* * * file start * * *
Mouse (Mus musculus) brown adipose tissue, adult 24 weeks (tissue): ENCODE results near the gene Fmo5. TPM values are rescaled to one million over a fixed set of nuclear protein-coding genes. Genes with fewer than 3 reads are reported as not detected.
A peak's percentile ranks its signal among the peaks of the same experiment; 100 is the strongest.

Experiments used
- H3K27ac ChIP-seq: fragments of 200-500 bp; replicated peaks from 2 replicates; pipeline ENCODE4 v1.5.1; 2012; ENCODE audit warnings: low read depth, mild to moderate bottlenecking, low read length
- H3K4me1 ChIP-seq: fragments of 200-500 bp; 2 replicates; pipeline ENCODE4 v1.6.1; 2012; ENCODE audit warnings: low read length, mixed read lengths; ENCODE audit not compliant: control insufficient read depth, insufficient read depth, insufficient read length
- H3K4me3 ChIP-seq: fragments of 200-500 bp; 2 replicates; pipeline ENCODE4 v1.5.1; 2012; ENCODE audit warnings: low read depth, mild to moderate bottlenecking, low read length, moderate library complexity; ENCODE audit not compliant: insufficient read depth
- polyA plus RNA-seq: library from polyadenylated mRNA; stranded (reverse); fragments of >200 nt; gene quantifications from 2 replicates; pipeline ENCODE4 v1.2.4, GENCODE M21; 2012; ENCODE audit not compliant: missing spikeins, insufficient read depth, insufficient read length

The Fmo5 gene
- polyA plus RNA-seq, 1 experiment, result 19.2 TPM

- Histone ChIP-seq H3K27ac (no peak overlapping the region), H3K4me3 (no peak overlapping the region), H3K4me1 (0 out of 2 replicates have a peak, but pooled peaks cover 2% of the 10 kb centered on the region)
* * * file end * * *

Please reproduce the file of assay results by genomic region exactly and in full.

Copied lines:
Mouse (Mus musculus) brown adipose tissue, adult 24 weeks (tissue): ENCODE results near the gene Fmo5. TPM values are rescaled to one million over a fixed set of nuclear protein-coding genes. Genes with fewer than 3 reads are reported as not detected.
A peak's percentile ranks its signal among the peaks of the same experiment; 100 is the strongest.

Experiments used
- H3K27ac ChIP-seq: fragments of 200-500 bp; replicated peaks from 2 replicates; pipeline ENCODE4 v1.5.1; 2012; ENCODE audit warnings: low read depth, mild to moderate bottlenecking, low read length
- H3K4me1 ChIP-seq: fragments of 200-500 bp; 2 replicates; pipeline ENCODE4 v1.6.1; 2012; ENCODE audit warnings: low read length, mixed read lengths; ENCODE audit not compliant: control insufficient read depth, insufficient read depth, insufficient read length
- H3K4me3 ChIP-seq: fragments of 200-500 bp; 2 replicates; pipeline ENCODE4 v1.5.1; 2012; ENCODE audit warnings: low read depth, mild to moderate bottlenecking, low read length, moderate library complexity; ENCODE audit not compliant: insufficient read depth
- polyA plus RNA-seq: library from polyadenylated mRNA; stranded (reverse); fragments of >200 nt; gene quantifications from 2 replicates; pipeline ENCODE4 v1.2.4, GENCODE M21; 2012; ENCODE audit not compliant: missing spikeins, insufficient read depth, insufficient read length

The Fmo5 gene
- polyA plus RNA-seq, 1 experiment, result 19.2 TPM

- Histone ChIP-seq H3K27ac (no peak overlapping the region), H3K4me3 (no peak overlapping the region), H3K4me1 (0 out of 2 replicates have a peak, but pooled peaks cover 2% of the 10 kb centered on the region)